Whitefriars Gatehouse (The Old Toy Museum).
The Society remains concerned about the Old Toy Museum, in Much Park Street. Although this building has been refurbished, it remains vacant and the Council is trying to sell or rent it.
Whitefriars Gate is statutorily listed Grade II* and therefore falls within the top 5% of listed buildings in the country. The gate itself was originally thought to have been all medieval providing controlled access to the Whitefriars Monastery (Carmelite), the remains of which now stand on the east side of the Ring Road. The monastery had another internal gate that was badly damaged in the Blitz, situated in what is now the London Road roundabout. This was the main gatehouse to the monastery with access directly off the road to London. In the 1430s the town wall was constructed along the London Road, blocking the access to the internal gate. It appears the Carmelites acquired a plot of land on Much Park Street to provide alternative access and that they erected a sandstone screen with statue niches to make a grand statement at the beginning of the long diversion to the monastery itself. When John Hales purchased the dissolved monastery in the mid 16th century, he probably had another wall built parallel to the original arch and screen. A room was slung between the two and covered in a steeply pitched roof. This explains why the room on the first floor falls below the arch, the punched-hole nature of the windows and doors on the street elevation, and the lack of solid side walls that would be expected in any medieval gate. (The walls of pre-existing properties must have been 'borrowed').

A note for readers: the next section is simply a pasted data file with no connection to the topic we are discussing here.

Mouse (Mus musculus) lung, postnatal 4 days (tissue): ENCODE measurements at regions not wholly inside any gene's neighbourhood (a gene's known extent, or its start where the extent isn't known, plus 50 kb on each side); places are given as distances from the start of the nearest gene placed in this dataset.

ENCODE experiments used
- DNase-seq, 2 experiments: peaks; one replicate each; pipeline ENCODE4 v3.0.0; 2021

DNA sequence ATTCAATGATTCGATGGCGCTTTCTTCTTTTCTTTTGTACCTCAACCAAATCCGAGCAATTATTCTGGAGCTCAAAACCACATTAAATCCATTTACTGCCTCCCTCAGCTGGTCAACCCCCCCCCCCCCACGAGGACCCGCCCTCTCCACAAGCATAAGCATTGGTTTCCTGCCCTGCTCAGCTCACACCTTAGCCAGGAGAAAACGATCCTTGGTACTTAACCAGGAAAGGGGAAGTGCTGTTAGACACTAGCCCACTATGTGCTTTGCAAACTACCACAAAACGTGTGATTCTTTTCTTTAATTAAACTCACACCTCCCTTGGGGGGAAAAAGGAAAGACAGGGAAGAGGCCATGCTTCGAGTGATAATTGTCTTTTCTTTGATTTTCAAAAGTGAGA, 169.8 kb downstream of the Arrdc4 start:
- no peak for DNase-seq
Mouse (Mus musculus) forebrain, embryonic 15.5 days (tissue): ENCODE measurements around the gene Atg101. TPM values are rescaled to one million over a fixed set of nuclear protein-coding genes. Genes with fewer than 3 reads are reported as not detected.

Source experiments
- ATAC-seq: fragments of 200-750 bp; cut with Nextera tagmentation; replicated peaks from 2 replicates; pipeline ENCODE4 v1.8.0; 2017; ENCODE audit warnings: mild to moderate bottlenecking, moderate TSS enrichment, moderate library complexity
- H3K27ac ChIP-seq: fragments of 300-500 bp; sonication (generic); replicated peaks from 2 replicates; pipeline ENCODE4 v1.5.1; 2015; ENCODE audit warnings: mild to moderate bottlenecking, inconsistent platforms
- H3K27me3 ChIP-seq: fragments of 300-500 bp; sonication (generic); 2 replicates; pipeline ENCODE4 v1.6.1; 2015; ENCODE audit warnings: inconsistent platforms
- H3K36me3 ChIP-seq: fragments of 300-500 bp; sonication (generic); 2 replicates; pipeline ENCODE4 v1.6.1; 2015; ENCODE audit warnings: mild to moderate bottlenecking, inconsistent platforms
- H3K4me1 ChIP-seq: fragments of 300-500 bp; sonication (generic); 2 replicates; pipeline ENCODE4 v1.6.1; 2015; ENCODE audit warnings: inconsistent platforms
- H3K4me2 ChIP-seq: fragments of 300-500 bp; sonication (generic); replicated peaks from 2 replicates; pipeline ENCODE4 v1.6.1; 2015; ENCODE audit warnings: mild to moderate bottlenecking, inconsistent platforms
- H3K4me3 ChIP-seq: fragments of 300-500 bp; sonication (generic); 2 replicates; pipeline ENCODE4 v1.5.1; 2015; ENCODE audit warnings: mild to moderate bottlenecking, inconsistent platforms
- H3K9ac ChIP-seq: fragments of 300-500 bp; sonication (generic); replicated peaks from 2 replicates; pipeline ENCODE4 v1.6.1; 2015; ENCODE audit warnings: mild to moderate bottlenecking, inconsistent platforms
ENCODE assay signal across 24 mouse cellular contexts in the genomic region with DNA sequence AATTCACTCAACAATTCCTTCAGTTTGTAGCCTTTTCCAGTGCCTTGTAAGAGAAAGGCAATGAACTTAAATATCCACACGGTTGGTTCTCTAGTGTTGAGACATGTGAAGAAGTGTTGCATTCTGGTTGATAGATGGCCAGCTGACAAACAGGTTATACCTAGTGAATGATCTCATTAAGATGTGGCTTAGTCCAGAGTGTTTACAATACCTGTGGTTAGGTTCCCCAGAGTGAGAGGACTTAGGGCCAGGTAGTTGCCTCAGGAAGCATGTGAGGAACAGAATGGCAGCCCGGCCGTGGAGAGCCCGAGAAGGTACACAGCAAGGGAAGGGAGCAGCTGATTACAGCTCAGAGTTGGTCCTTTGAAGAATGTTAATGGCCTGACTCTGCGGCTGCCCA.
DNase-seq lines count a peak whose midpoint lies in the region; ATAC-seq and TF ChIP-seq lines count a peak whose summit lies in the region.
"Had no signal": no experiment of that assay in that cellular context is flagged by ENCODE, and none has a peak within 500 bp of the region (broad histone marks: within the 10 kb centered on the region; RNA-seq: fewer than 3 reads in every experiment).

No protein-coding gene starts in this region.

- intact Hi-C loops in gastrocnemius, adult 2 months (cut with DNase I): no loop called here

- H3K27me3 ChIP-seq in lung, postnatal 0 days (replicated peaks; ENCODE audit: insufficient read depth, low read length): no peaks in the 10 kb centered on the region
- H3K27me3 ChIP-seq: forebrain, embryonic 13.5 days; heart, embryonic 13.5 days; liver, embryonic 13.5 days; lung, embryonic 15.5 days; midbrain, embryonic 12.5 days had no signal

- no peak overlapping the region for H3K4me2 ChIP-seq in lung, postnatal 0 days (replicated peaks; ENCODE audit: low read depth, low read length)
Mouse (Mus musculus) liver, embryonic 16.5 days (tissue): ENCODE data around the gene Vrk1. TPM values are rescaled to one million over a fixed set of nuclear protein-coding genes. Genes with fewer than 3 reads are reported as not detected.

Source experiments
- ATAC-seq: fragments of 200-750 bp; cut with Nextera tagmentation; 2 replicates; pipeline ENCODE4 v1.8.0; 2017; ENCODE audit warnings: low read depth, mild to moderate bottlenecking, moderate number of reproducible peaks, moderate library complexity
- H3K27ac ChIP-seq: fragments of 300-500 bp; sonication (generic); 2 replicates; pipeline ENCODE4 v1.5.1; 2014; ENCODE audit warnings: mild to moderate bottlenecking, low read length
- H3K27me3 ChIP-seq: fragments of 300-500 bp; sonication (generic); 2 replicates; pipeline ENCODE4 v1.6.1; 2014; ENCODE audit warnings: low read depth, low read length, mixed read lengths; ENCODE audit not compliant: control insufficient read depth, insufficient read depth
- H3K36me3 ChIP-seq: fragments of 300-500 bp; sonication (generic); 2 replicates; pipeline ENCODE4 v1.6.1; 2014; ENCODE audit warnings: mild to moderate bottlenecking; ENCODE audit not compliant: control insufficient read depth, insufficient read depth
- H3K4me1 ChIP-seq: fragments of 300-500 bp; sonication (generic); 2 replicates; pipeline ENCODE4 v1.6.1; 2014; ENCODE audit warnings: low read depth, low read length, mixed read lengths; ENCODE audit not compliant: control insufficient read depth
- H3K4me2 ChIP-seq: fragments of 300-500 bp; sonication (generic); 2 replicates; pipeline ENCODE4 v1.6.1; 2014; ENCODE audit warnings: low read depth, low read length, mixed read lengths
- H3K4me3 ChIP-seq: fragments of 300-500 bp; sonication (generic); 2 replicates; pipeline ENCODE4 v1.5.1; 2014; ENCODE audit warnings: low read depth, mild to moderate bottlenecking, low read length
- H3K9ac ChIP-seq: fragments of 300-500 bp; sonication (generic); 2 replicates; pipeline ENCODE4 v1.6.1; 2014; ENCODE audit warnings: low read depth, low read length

In the 18th and 19th centuries extensions were built on the rear of the neighbouring ancient inn to the north, known as 'The Rose.' This property is documented from the 16th century. Much Park Street was badly bombed during the Second World War leaving few of the ancient buildings that lined the street standing. As a consequence of enemy action and postwar clearances, the Whitefiars gate house and the remaining fragment of 'The Rose' were left attached and amalgamated into one property. The rear wing may have functioned as part of the inn originally, but it is clear that the upper part was also at one time a workshop. The large multi-light window probably illuminated either watch making or ribbon weaving, important industries in 18th- and 19th-century Coventry. (information courtesy of Coventry City Council).